(Review contributed by David P. Ervin)

Fives and Twenty-Fives

“That sound. That groan chasing a clap. It hit me a second later. The shock wave knocked me on  my back and my helmet cracked against the pavement. Bits of dirt and gravel rained down on my face. I couldn’t hear a thing.”  – Micheal Pitre, Fives and Twenty-Fives

5s and 25s coverOne of the most recent Iraq War novels did not disappoint. Michael Pitre’s Fives and Twenty-Fives contains visceral illustrations of the war with passages like the one above as well as accurate renditions of being a combat veteran at home. The novel draws its readers into the worlds of the three main characters, Lieutenant Donovan, Doc Pleasant, and “Dodge,” an Iraqi interpreter, and conveys their experiences in adeptly.

The story follows the deployment of a Marine engineer platoon to the Anbar Province, where their daily work consists of filling the potholes on supply routes created by insurgents’ bombs; potholes which, more often than not, were filled with new bombs. The platoon gets hit. They suffer casualties. They interact with State Department civilians, their leadership, and other units. They see the nascent Iraqi Army at work. And, of course, the Marines navigate the emotional territory inherent in the Iraq War both during the deployment and after. The reader sees the Marine characters’ attempts at romantic relationships and fulfilling their roles as sons and comrades to their Marine buddies. By following the perspective of both officer and enlisted as they live their civilian lives, we see the contrasts, and more often, the similarities in their lives.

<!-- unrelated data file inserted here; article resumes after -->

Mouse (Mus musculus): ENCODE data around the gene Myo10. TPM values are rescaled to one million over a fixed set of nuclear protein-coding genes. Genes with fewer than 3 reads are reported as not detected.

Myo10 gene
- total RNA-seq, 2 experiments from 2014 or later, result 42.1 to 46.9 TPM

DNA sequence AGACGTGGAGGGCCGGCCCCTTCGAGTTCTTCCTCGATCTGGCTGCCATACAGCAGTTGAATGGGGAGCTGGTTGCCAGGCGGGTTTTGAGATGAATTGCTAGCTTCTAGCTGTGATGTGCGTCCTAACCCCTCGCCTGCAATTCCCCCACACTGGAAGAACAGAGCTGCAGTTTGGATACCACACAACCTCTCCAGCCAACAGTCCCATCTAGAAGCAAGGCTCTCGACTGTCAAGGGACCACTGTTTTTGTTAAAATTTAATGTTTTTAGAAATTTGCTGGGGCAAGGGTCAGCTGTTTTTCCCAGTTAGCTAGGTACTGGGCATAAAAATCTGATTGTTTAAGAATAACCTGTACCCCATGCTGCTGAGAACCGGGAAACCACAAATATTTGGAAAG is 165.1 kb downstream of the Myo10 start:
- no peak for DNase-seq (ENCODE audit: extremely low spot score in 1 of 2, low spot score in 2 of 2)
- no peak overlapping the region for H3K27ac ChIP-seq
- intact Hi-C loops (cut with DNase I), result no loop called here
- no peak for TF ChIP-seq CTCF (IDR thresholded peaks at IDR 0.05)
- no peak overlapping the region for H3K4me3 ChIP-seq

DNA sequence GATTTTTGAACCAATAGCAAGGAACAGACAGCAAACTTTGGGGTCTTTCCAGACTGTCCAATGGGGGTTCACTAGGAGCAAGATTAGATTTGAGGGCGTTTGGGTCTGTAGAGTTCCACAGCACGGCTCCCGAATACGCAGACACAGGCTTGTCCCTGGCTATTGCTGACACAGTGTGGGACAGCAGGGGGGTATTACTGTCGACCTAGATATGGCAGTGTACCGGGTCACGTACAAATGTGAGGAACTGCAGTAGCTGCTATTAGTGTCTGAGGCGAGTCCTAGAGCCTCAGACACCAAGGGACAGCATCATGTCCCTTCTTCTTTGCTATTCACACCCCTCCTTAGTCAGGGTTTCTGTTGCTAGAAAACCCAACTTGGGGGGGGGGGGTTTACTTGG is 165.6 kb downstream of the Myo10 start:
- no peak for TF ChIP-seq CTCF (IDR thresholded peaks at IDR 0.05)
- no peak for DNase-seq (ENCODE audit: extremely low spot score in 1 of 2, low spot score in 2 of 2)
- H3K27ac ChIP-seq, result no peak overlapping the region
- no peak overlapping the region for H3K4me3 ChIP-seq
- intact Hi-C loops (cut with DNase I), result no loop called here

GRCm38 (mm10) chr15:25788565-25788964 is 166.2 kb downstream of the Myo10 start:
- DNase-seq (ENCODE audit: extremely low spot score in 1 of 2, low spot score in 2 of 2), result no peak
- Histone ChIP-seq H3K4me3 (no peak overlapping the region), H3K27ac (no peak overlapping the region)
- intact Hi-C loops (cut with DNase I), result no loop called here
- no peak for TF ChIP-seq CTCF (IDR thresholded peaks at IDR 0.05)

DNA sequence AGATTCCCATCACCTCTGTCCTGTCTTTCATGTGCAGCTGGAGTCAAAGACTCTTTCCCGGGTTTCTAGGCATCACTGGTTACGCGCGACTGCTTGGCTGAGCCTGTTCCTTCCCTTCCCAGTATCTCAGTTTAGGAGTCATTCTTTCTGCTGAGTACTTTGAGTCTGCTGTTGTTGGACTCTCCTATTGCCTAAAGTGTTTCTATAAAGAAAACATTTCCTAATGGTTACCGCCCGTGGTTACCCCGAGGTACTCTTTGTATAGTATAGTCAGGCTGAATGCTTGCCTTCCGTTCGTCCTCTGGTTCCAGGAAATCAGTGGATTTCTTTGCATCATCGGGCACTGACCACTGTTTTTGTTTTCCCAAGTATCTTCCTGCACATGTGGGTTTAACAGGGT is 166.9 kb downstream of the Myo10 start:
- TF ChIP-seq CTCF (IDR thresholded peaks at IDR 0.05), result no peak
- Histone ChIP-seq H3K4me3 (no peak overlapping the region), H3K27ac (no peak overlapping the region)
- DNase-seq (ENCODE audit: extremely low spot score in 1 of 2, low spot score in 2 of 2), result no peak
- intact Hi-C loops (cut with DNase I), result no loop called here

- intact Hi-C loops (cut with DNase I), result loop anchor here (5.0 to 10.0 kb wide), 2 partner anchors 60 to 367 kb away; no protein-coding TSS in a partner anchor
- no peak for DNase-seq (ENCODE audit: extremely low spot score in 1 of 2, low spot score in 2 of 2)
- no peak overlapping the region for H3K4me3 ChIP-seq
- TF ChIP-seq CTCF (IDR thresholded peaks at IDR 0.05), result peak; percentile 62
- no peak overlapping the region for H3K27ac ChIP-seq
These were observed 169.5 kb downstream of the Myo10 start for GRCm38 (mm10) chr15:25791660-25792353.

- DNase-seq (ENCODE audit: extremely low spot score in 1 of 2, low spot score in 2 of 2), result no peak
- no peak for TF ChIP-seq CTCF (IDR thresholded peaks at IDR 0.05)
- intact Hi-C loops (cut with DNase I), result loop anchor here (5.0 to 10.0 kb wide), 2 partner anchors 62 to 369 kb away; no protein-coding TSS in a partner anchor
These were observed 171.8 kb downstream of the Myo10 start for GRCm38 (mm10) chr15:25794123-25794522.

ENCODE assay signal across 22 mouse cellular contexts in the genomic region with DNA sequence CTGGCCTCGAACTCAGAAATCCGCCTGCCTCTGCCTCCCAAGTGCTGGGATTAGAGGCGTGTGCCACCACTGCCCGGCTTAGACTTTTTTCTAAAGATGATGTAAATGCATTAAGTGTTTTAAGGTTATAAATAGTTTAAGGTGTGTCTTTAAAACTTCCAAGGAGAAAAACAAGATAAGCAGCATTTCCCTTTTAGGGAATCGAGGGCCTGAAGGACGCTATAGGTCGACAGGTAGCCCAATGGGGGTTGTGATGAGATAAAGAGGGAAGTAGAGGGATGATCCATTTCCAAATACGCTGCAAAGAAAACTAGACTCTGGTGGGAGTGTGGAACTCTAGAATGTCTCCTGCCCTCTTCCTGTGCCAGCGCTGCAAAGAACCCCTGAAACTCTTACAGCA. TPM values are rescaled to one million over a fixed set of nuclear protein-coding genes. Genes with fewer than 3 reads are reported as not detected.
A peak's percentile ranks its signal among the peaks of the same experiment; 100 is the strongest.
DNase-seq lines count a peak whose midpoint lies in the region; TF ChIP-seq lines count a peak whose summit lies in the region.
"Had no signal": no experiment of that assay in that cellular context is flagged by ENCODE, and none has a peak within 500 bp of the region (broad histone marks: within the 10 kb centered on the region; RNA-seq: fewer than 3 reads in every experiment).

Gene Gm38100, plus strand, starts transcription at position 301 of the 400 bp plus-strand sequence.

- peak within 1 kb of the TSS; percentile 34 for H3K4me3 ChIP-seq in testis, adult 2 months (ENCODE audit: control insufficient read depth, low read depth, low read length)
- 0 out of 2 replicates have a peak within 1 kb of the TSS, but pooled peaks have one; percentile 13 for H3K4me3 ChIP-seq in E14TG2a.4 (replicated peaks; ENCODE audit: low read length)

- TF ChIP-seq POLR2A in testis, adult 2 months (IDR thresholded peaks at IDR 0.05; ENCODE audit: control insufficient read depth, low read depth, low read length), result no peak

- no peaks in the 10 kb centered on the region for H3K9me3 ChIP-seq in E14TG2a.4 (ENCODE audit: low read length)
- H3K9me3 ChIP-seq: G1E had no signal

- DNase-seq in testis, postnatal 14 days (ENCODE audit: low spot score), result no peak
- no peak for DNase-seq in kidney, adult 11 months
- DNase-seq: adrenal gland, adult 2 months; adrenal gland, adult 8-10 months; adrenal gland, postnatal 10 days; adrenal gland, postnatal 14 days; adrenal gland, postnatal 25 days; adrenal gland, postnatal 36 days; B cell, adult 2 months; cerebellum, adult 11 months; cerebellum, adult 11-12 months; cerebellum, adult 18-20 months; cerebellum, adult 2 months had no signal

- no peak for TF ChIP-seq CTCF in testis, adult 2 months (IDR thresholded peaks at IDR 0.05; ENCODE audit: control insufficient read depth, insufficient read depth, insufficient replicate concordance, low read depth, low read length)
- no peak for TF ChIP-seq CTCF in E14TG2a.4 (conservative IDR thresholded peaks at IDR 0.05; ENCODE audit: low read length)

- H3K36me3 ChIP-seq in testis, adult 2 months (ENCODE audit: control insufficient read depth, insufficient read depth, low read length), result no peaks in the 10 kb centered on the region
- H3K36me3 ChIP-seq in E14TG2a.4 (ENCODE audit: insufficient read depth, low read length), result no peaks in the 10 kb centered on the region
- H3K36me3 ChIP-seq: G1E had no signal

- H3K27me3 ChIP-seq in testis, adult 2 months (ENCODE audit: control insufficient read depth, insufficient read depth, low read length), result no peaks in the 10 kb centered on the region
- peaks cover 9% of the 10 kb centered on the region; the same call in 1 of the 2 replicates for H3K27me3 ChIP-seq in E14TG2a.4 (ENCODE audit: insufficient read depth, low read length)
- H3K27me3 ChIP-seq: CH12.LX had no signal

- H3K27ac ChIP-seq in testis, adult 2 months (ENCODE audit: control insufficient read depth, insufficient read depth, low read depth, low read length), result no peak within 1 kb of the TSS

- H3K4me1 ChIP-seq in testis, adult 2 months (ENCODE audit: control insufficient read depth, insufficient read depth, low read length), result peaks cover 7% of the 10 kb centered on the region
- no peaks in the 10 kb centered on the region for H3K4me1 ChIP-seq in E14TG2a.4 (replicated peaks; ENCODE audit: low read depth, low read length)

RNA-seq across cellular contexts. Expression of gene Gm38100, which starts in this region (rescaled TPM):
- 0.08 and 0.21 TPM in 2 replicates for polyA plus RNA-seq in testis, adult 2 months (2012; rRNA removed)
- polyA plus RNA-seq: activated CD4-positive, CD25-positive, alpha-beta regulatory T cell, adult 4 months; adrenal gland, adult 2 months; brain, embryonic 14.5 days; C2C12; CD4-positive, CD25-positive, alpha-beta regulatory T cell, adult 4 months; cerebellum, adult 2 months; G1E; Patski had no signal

The reader also learns about Dodge, the platoon’s Iraqi interpreter who’s left his university studies to escape the ravages of war only to be caught up in its maelstrom anyway. Dodge’s family dynamics and his experience after his time with the Marines offers fresh insight into the other side of the war – that of the Iraqis who were caught in the middle of the sectarianism which tore the social fabric of Iraq asunder.

Michael Pitre
Michael Pitre

The narrative structure is creative. It weaves the first-person experiences of the three central characters together into an illustrative and insightful amalgam. While complex, it is not burdensome. Rather, it sets and enticing pace which is spurred on by his terse, spare writing style. Moreover, the language is readily accessible to civilian audiences. The characters are as well. Pitre, a USMC Iraq veteran, has done a remarkable job in elucidating the human condition in the context of war and its aftermath. He’s delved beneath the military and ethnic veneer of the war’s participants and shed light on the human beings they really are.

Fives and Twenty-Fives (Bloomsbury) is available through most major book retailers.